[arin-ppml] Draft Policy ARIN-2013-3: Tiny IPv6 Allocations for ISPs
farmer at umn.edu
Wed Mar 27 21:34:06 EDT 2013
On 3/27/13 19:40 , Jimmy Hess wrote:
> On 3/27/13, John Curran <jcurran at arin.net> wrote:
>> On Mar 27, 2013, at 7:52 PM, Owen DeLong <owen at delong.com> wrote:
>> How many customers does an typical xx-small ISP have today?
>> (xx-small being those ISPs who hold a /22 of IPv4 space)
> Well, logically they could have up to approximately1000 customers,
> assuming no NAT
> and an average of one /32 per customer.
> The IPv6 equivalent of 1000 /48s = a /38
Well technically 1024, but with an 80% rule that is 819 customers.
However, with a residential ISP using customer pools and lets say one
pool of /22 then 512 customers could justify more IPv4, I think. But
with /29 pools you would justify more address space with 80% of the /29
pools allocated or 103; and 50% or more usage in all pools, or 4
addresses; So that could be as little as 103 * 4 = 412 residential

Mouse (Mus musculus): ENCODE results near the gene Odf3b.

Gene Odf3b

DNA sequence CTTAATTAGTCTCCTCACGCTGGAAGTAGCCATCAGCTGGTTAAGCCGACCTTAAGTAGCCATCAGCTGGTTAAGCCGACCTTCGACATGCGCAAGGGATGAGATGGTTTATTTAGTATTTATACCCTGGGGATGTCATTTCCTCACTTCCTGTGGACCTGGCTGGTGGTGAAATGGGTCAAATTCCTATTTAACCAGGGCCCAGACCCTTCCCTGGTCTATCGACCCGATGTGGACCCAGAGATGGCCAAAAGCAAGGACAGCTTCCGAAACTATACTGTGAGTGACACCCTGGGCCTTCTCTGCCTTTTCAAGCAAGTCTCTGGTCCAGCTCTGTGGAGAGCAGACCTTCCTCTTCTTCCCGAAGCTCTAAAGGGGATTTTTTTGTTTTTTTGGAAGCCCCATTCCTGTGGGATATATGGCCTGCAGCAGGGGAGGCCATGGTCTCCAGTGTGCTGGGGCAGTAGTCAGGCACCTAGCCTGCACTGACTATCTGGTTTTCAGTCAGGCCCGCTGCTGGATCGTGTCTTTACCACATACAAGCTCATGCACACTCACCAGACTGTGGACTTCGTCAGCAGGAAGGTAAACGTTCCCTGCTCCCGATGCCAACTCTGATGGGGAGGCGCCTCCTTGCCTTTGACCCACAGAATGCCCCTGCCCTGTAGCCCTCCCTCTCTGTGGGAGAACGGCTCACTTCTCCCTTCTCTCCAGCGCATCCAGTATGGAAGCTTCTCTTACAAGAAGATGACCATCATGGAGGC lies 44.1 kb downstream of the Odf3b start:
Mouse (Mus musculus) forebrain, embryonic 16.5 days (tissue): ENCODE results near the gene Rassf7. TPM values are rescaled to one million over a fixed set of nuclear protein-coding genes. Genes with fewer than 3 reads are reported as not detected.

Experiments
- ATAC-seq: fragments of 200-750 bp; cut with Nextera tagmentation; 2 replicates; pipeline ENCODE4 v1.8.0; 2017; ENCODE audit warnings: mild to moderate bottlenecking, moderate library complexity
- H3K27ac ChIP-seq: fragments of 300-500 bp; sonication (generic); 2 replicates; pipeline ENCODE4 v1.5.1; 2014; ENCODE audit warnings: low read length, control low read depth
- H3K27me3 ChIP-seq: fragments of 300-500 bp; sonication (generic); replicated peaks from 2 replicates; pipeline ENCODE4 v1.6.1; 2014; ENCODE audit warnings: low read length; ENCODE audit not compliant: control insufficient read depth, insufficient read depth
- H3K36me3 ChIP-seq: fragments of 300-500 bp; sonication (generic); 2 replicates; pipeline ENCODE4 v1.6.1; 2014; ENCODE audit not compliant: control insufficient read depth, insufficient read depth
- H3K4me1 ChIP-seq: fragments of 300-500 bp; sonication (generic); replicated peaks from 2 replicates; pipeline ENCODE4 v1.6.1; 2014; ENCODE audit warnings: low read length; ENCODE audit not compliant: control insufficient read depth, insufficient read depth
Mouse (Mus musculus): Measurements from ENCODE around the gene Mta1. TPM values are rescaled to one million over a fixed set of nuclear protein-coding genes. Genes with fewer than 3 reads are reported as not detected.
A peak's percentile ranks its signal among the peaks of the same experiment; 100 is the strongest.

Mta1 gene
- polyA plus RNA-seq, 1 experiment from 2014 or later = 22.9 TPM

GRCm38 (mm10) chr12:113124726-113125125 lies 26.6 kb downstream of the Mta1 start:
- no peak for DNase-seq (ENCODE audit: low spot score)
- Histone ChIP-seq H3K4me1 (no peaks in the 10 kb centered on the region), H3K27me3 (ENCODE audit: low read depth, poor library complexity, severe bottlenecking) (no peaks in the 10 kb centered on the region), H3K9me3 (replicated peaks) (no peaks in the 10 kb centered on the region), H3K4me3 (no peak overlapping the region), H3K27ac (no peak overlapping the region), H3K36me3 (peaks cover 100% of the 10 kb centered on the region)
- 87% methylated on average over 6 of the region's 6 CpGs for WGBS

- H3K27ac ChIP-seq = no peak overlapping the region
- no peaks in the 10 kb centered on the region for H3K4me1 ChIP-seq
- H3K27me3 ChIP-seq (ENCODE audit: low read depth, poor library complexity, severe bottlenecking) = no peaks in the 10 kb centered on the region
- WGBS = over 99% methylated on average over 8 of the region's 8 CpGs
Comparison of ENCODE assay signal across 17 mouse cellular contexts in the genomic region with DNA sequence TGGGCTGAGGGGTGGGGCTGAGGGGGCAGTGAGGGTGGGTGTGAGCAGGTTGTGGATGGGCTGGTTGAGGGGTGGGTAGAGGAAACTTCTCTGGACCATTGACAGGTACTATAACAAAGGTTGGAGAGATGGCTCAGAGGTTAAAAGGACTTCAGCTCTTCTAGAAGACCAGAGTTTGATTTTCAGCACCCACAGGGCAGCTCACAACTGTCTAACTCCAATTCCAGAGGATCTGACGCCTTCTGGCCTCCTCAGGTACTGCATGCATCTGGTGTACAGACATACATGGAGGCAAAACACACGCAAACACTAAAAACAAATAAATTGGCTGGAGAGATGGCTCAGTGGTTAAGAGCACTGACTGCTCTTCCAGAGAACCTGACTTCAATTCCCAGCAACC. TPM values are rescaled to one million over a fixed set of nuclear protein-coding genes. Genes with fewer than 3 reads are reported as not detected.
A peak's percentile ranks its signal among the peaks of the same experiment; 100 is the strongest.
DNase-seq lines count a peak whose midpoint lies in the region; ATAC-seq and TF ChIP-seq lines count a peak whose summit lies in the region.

customers. So the CPE for those residential customers are going to
request what size blocks using DHCPv6-PD, probably /64s mostly today,
but some might request /56s and hopefully some will request /48s.
Obviously a /40 wouldn't provide enough /48s, but I'm not sure /48s are
While on the other had, you would only need 103 /29 business customers
to justify more IPv4 space. And a /40 provides more than enough /48s to
cover this business customer scenario.
So /40 isn't perfect, but it seems reasonable and would allow a business
case to be built before IPv6 is likely to be the cause of a change in
That's my run of the numbers.
David Farmer Email: farmer at umn.edu
Office of Information Technology
University of Minnesota
2218 University Ave SE Phone: 1-612-626-0815
Minneapolis, MN 55414-3029 Cell: 1-612-812-9952
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